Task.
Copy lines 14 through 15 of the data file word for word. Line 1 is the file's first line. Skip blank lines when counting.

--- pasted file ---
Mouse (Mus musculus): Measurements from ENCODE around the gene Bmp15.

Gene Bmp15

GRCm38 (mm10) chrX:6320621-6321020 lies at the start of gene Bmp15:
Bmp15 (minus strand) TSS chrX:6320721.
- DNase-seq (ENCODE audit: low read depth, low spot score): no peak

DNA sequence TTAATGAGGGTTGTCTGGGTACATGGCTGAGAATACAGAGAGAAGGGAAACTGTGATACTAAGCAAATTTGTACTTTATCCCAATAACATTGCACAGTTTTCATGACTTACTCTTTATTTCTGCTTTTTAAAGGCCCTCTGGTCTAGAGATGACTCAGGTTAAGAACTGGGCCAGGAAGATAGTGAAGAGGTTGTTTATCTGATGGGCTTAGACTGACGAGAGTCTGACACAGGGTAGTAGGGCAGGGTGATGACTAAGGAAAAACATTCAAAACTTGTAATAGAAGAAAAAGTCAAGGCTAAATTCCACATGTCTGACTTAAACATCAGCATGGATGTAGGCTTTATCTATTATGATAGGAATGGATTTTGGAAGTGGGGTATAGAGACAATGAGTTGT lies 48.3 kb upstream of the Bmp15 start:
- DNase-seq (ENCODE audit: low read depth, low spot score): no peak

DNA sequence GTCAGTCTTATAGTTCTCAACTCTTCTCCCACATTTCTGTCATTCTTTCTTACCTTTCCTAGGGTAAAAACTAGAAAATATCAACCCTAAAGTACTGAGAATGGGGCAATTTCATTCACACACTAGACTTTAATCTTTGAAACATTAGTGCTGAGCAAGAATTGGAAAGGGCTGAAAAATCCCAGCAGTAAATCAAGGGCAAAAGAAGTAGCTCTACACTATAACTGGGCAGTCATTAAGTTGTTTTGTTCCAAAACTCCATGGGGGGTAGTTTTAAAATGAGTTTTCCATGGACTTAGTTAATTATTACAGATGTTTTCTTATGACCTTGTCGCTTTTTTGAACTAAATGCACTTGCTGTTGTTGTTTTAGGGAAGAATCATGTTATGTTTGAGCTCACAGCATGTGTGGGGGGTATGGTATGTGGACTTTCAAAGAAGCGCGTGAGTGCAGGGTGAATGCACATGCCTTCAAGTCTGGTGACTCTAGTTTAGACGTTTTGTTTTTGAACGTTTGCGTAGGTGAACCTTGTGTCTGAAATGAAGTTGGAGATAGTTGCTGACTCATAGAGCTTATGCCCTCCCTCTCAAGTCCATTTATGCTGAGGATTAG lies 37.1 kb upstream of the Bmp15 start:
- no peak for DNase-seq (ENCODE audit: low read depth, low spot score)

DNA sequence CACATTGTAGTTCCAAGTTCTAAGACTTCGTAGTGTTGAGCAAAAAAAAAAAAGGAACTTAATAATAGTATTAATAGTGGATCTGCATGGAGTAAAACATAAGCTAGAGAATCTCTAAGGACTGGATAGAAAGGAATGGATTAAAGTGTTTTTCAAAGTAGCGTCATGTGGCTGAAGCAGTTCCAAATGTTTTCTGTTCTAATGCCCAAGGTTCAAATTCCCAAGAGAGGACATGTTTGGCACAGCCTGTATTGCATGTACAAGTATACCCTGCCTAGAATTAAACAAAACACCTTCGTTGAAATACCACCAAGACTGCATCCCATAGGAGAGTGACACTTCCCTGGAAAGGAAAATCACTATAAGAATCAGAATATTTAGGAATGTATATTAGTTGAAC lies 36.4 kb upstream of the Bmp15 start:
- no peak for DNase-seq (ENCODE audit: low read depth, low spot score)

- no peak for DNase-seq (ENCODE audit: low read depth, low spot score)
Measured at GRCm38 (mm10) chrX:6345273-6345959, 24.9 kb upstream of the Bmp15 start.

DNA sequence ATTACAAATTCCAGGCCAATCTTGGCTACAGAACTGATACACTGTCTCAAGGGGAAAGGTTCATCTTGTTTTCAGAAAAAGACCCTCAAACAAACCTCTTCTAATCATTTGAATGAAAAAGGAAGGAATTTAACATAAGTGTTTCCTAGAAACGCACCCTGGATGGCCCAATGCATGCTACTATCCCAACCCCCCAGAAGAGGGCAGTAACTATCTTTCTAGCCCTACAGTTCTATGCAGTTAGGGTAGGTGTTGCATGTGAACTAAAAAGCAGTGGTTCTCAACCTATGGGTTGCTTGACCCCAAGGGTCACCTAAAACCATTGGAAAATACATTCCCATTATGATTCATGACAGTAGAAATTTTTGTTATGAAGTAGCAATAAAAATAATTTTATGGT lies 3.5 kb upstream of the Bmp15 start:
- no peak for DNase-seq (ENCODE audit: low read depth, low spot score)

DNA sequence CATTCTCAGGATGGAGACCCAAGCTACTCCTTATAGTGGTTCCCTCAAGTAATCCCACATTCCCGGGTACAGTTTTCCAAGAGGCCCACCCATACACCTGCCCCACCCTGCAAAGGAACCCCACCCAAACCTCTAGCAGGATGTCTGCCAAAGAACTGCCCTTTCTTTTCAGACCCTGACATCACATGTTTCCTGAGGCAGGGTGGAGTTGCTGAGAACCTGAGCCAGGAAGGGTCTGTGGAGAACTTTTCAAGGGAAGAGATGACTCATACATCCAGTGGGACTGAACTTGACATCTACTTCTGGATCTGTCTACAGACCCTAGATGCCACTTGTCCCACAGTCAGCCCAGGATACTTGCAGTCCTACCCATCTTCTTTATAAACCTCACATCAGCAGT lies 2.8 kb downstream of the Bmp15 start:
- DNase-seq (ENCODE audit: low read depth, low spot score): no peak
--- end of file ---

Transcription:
DNA sequence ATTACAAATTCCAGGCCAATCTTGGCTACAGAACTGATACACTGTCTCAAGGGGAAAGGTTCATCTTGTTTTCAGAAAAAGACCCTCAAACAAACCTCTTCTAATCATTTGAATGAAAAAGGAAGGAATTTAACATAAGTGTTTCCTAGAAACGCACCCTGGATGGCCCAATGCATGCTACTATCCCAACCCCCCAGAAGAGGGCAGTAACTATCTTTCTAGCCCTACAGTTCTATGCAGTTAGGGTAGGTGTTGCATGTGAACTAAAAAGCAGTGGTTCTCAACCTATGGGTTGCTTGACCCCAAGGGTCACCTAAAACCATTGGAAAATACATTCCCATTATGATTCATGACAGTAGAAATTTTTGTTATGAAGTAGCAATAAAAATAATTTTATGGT lies 3.5 kb upstream of the Bmp15 start:
- no peak for DNase-seq (ENCODE audit: low read depth, low spot score)